The local elections are just days away, with candidates and activists now in full campaign mode across the country.
Thousands of council seats are up for re-election, with contests in almost every region in the country, from local authority seats to mayoral offices.
So what are the local elections, when do they take place, and how do I vote?
When are the local elections?
The 2021 local elections in England and Wales will take place on 6 May, with council seats, mayoral offices and Police and Crime Commissioner positions up for grabs all over the country.
As well as local government elections, devolved parliamentary elections will also be taking place in Scotland and Wales on the same date.
There is also a parliamentary by-election taking place in Hartlepool, after the sitting Labour MP, Mike Hill, resigned earlier this year.
How do I vote?
If you are registered to vote in the UK and there are elections in your area, you will be able to cast at least one vote next month.In some parts of the country people will be able to vote in several elections simultaneously, such as in Hartlepool, where residents will be eligible to vote for the borough council, parliamentary seat, Tyne Tees mayor and the Cleveland Police and Crime Commissioner.
To find out about the elections in your area, you can enter your postcode on the Electoral Commission’s website.
The deadline to register to vote has now passed, but if you’ve voted in a previous election and your details are unchanged since, you will be registered to vote this time.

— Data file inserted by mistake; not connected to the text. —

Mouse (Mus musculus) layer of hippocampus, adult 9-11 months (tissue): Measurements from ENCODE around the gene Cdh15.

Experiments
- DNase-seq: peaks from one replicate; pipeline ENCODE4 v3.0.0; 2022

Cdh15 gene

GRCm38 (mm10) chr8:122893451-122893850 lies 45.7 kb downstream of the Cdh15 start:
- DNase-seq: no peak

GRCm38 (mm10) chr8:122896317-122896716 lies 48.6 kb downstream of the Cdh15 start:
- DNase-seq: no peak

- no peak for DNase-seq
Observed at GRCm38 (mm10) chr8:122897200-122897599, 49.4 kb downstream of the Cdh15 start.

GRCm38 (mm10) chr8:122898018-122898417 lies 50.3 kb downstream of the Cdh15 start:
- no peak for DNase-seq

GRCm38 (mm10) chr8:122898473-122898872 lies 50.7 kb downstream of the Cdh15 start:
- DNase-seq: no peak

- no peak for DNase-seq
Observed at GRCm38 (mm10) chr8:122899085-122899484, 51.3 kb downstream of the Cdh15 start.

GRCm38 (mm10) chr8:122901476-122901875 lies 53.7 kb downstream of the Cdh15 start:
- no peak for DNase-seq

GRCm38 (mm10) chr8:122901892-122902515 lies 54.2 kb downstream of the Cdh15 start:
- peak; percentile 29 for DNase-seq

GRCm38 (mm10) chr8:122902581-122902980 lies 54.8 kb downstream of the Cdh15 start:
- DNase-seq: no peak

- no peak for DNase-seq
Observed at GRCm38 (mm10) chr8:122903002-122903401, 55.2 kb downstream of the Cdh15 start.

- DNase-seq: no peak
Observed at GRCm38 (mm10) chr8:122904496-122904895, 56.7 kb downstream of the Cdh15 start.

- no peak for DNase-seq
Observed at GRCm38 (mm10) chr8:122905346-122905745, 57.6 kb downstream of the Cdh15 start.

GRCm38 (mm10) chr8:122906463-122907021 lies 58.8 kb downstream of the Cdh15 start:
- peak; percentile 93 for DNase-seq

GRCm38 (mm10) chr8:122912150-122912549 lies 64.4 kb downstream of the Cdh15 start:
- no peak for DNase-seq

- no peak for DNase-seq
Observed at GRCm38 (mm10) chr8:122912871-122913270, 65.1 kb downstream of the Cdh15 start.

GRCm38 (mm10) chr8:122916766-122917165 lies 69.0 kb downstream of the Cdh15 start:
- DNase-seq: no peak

To check this, you can get in touch with your local authority - if you’re unsure which authority to contact you can enter your postcode on the government’s website to find out.
To vote you will need to either attend a polling station in person, or complete a mail-in ballot, if you have applied for a postal vote.
There is also the option to have someone vote for you if you’ll be unable to attend on the day, using what’s called a proxy vote.You must apply for a proxy vote six working days in advance, meaning the deadline for the 6 May elections was 5pm today on 27 April.
If you require an emergency proxy vote after this date, because you need to self-isolate due to Covid, details will be made available on how to do this on the government’s website, once the standard deadline has passed.
Where is my polling station?
If you are registered to vote, you should receive a poll card with your details on it through the post, which will tell you which polling station to attend on polling day.
If you lose the polling card, you can still vote, but you’ll need to find out which polling station you’re assigned to, as you’ll only be able to vote at that one.All polling stations will be open between 7am and 10pm on election day.
If you live in England, Wales or Scotland you do not need to bring any identification to vote, and you don’t need to take your poll card with you.
Voting in person and Covid-19
Social distancing measures will be in place at polling stations, and if possible you should bring your own pencil to vote.
There are a number of rules for voting in person during the pandemic.
According to the government’s website, you must:
Wear a face covering (unless you’re exempt) Bring your own pen or pencil (there will be clean pencils available at the polling station if you forget to bring your own) Use the hand sanitiser provided when entering and leaving the polling station Keep to social distancing guidelines